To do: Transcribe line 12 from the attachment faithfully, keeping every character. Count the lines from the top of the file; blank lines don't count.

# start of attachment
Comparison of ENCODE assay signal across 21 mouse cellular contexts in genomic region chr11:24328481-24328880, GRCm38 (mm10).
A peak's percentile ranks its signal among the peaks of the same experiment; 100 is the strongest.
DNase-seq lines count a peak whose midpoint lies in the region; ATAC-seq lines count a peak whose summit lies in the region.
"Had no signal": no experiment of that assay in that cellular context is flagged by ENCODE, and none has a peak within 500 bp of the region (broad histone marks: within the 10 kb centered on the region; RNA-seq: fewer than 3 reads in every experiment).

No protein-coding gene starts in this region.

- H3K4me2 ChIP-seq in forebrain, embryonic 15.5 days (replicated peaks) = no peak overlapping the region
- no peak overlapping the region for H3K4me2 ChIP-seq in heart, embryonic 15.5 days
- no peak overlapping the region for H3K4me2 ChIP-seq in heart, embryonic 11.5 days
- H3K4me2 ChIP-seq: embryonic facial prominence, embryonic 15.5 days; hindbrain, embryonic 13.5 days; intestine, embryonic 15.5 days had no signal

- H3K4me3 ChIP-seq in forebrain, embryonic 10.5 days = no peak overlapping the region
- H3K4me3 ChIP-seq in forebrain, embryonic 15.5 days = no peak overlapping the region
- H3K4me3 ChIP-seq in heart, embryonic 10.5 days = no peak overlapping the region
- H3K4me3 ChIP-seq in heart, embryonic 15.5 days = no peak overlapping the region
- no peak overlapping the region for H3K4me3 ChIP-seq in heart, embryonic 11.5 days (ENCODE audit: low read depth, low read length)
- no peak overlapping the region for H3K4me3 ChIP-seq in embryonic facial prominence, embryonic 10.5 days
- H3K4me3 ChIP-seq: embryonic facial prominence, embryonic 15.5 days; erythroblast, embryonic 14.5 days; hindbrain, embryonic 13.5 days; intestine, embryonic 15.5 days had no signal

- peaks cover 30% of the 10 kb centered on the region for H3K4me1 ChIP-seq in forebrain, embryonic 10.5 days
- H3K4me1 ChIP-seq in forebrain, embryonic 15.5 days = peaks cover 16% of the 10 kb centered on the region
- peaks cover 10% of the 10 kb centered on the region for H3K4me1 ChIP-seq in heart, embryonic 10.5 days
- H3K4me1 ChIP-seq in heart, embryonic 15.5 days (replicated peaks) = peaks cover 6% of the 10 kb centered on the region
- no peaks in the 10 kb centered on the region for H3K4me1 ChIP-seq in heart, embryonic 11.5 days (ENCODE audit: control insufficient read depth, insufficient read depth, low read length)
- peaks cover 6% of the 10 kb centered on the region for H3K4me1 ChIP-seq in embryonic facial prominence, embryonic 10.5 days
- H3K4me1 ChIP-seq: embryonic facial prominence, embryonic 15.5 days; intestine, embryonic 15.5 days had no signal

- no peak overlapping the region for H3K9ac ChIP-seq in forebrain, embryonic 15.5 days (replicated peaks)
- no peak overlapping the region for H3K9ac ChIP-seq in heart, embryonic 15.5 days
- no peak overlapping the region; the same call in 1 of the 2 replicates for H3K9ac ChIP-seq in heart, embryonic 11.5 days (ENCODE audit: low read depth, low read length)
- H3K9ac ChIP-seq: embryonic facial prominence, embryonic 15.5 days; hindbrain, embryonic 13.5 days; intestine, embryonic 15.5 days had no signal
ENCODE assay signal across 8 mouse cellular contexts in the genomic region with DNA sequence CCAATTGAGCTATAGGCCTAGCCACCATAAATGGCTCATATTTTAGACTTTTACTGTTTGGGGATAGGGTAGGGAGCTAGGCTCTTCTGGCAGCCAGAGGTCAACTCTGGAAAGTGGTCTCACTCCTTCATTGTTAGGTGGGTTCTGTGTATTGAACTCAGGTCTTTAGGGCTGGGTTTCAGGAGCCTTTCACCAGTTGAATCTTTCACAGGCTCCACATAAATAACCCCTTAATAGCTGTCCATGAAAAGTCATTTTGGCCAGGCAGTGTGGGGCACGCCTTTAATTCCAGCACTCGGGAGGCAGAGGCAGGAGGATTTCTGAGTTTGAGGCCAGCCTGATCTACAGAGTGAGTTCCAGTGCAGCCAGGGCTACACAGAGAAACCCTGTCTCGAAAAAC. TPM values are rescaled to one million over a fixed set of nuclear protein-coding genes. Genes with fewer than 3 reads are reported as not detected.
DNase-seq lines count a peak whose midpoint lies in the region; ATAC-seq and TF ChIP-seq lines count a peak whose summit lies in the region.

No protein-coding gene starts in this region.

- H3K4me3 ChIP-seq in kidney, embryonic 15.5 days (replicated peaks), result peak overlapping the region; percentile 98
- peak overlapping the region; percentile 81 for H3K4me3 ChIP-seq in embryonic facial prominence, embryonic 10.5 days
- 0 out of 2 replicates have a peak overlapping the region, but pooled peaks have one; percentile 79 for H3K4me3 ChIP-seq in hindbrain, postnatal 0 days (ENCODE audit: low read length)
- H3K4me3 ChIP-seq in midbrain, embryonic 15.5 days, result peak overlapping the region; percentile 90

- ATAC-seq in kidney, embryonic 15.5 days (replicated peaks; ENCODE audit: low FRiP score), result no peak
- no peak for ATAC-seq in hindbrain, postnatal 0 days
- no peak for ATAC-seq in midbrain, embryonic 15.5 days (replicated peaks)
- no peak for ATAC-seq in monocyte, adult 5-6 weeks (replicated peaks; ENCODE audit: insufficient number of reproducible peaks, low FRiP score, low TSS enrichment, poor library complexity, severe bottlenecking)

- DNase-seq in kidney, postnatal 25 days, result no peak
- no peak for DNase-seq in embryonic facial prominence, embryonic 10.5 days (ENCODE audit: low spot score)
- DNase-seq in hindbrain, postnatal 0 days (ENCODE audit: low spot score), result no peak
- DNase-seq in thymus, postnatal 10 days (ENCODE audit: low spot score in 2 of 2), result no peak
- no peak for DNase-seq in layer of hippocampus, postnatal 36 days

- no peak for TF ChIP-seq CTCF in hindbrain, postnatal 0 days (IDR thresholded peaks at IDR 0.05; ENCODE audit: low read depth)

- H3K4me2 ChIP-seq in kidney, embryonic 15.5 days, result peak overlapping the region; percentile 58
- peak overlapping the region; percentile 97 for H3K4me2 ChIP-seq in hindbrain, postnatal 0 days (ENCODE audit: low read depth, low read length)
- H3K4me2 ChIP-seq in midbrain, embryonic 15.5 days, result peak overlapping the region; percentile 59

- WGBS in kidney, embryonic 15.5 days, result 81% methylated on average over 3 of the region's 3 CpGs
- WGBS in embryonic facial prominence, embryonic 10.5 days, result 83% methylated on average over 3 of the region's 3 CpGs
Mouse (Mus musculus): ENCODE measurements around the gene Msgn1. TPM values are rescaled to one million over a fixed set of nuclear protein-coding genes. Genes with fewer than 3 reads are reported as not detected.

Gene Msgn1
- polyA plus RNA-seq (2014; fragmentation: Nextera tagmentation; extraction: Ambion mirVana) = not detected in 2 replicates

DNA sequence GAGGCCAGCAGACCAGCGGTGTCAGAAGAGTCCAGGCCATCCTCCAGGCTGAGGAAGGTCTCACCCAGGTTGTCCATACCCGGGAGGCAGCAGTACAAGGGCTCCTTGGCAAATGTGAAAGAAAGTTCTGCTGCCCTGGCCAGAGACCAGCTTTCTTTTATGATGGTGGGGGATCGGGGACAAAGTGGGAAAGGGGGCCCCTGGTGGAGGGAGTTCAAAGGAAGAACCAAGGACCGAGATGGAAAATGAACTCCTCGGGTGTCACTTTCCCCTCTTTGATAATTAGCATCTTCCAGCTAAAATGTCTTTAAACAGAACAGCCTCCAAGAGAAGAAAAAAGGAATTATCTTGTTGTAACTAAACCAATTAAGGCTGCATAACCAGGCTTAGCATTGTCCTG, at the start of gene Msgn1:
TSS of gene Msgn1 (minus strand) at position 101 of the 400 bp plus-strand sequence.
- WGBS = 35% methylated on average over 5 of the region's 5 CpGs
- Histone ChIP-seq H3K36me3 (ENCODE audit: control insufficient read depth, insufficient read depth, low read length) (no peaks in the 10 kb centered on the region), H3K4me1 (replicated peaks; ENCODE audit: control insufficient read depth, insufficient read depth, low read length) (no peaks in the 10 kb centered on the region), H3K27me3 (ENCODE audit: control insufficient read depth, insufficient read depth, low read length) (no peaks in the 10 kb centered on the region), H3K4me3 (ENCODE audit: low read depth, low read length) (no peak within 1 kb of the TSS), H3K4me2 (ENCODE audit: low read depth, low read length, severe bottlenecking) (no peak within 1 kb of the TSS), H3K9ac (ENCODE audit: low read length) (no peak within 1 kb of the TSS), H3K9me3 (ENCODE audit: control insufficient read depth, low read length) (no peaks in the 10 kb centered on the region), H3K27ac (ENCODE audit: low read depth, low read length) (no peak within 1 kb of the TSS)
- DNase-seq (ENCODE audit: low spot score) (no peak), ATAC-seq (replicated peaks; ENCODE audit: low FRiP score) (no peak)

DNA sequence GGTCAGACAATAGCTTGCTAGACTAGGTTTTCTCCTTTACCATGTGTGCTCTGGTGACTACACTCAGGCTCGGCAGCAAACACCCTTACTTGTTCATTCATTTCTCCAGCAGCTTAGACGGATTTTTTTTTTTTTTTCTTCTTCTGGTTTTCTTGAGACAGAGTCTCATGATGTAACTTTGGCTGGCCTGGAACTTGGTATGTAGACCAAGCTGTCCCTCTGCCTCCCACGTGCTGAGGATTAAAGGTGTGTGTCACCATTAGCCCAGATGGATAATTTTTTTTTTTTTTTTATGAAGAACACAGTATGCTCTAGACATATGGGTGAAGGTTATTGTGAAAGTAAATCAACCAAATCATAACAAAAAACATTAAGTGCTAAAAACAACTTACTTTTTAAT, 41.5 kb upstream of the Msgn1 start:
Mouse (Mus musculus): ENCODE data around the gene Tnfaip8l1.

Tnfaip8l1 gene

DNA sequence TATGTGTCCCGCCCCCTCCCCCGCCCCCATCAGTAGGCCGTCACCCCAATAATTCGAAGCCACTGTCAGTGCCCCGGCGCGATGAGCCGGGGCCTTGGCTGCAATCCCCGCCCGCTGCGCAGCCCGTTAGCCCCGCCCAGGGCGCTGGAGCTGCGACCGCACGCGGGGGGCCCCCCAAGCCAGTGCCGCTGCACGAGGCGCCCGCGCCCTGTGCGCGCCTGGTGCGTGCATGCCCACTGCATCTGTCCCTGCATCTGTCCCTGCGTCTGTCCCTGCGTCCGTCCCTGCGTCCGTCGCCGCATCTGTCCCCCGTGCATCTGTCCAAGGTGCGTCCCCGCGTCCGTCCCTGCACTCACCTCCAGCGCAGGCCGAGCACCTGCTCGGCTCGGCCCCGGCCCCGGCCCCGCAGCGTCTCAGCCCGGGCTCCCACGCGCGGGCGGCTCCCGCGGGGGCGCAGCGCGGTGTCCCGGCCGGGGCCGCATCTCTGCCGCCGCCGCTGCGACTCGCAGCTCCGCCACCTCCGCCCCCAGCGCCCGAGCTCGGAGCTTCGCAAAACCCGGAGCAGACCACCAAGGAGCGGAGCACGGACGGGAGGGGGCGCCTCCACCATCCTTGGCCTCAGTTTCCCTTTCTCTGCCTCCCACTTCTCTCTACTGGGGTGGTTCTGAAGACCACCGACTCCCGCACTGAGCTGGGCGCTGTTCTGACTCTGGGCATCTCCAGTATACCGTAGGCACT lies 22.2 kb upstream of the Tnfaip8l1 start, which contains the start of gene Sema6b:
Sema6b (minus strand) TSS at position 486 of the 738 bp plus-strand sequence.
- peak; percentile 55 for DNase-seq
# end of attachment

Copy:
- H3K4me3 ChIP-seq in heart, embryonic 10.5 days = no peak overlapping the region